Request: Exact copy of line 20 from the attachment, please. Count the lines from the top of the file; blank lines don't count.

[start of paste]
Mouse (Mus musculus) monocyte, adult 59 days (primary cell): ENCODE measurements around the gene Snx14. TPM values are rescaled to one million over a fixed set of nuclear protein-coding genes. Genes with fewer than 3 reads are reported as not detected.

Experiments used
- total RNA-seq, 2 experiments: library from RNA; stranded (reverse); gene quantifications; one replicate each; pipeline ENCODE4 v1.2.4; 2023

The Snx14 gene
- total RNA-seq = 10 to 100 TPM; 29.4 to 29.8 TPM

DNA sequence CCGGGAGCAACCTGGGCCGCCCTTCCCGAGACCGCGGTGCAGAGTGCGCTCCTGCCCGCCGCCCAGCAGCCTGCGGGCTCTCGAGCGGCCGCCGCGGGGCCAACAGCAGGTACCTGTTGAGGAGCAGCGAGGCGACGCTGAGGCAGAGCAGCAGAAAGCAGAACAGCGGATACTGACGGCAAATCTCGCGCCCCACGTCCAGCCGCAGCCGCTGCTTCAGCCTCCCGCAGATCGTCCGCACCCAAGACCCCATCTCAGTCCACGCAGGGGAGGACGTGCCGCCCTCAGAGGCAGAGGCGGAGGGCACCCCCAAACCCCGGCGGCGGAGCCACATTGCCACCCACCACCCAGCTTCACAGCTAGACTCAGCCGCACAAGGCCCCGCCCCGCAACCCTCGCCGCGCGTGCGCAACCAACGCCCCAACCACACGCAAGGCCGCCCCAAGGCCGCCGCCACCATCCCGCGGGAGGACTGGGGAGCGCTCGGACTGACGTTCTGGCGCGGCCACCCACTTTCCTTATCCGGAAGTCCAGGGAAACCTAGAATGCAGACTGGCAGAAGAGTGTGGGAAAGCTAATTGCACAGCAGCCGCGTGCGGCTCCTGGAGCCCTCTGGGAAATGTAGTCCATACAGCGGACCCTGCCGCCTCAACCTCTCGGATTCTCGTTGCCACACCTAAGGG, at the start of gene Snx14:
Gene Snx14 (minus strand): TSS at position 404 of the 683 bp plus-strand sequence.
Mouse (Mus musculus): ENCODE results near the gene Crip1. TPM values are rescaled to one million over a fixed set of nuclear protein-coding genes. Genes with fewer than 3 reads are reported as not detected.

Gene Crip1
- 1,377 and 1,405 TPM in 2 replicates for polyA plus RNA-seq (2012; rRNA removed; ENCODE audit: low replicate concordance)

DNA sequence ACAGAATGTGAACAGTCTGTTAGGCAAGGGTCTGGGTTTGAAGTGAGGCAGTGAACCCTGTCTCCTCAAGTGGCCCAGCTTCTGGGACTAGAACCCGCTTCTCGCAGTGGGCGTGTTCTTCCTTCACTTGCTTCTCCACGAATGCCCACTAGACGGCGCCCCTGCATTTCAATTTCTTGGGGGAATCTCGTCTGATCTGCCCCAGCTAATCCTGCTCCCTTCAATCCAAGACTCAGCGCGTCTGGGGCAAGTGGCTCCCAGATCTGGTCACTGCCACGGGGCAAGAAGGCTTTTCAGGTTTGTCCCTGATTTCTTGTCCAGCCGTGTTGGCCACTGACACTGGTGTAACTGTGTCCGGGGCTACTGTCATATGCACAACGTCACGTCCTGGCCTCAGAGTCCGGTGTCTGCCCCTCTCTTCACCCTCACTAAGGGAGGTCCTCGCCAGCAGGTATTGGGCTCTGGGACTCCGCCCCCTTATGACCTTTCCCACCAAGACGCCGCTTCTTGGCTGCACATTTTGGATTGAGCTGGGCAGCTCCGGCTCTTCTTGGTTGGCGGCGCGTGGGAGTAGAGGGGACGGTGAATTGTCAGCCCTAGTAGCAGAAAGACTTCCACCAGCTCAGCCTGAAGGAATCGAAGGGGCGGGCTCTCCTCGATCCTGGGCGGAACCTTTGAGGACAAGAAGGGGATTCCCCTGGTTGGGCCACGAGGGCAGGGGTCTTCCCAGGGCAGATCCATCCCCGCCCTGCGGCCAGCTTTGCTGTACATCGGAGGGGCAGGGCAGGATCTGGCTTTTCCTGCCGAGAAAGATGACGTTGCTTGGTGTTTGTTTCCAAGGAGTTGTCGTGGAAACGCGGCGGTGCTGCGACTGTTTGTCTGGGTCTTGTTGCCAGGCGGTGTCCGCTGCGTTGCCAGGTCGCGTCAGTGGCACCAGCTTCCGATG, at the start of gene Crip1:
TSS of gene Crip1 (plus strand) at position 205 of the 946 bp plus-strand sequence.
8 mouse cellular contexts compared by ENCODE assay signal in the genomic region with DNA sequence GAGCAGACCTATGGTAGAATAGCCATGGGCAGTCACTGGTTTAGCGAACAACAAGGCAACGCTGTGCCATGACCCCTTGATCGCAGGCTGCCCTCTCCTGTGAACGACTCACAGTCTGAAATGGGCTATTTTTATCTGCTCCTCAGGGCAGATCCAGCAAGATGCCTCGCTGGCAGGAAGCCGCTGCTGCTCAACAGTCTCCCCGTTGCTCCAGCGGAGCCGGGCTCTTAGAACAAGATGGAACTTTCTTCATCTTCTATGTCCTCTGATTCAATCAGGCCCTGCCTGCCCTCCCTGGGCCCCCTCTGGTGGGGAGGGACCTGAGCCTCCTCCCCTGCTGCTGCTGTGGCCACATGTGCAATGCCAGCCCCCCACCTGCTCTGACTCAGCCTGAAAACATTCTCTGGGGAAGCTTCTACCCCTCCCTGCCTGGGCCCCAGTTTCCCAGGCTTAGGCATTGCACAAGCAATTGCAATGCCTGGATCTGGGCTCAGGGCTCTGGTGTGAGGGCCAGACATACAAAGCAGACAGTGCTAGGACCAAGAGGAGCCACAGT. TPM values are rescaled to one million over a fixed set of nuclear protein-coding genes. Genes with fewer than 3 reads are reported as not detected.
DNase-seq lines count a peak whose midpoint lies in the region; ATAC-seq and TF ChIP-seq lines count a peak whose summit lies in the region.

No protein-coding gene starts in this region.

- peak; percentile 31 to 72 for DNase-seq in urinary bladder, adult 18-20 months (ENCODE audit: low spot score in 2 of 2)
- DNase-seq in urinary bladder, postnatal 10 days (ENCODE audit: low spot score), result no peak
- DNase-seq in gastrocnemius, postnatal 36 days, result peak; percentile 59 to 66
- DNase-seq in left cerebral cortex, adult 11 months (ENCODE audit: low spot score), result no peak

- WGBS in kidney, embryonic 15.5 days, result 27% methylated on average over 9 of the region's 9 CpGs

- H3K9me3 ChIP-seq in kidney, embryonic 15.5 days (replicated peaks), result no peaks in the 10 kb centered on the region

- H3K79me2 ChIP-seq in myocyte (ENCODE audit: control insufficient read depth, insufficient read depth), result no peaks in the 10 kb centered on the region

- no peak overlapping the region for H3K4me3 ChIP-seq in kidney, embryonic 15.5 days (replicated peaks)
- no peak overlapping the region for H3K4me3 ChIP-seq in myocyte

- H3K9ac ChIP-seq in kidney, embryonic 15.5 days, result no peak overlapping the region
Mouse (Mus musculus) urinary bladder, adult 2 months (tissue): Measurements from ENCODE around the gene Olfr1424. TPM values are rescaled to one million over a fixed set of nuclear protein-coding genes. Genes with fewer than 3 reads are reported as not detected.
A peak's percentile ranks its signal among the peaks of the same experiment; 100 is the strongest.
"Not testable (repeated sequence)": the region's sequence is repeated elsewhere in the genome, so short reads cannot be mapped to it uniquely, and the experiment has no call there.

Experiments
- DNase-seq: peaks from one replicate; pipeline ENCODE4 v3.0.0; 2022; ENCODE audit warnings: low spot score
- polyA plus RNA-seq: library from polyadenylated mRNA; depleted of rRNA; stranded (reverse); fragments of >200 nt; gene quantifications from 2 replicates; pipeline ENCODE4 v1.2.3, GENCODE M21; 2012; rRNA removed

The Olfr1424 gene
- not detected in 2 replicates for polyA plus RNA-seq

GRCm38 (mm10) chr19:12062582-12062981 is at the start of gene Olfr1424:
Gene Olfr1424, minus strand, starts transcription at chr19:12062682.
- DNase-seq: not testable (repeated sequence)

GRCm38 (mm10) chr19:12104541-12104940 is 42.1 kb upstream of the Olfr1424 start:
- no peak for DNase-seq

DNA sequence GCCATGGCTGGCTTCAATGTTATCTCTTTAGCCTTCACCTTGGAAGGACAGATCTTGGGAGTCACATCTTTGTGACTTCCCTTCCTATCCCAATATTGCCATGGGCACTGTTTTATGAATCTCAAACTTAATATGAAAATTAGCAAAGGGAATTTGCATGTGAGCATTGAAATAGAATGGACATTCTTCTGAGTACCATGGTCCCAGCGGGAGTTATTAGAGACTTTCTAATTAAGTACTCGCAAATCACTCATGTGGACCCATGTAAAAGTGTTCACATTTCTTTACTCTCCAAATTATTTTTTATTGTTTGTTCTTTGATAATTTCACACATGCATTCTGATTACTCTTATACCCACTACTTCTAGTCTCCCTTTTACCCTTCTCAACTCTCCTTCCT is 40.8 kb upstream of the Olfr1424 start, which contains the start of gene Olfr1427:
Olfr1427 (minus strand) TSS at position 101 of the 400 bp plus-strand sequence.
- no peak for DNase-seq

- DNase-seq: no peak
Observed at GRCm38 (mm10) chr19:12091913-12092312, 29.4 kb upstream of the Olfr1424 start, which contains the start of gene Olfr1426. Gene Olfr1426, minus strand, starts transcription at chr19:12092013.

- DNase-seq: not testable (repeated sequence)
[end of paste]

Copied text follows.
- WGBS in kidney, embryonic 15.5 days, result 27% methylated on average over 9 of the region's 9 CpGs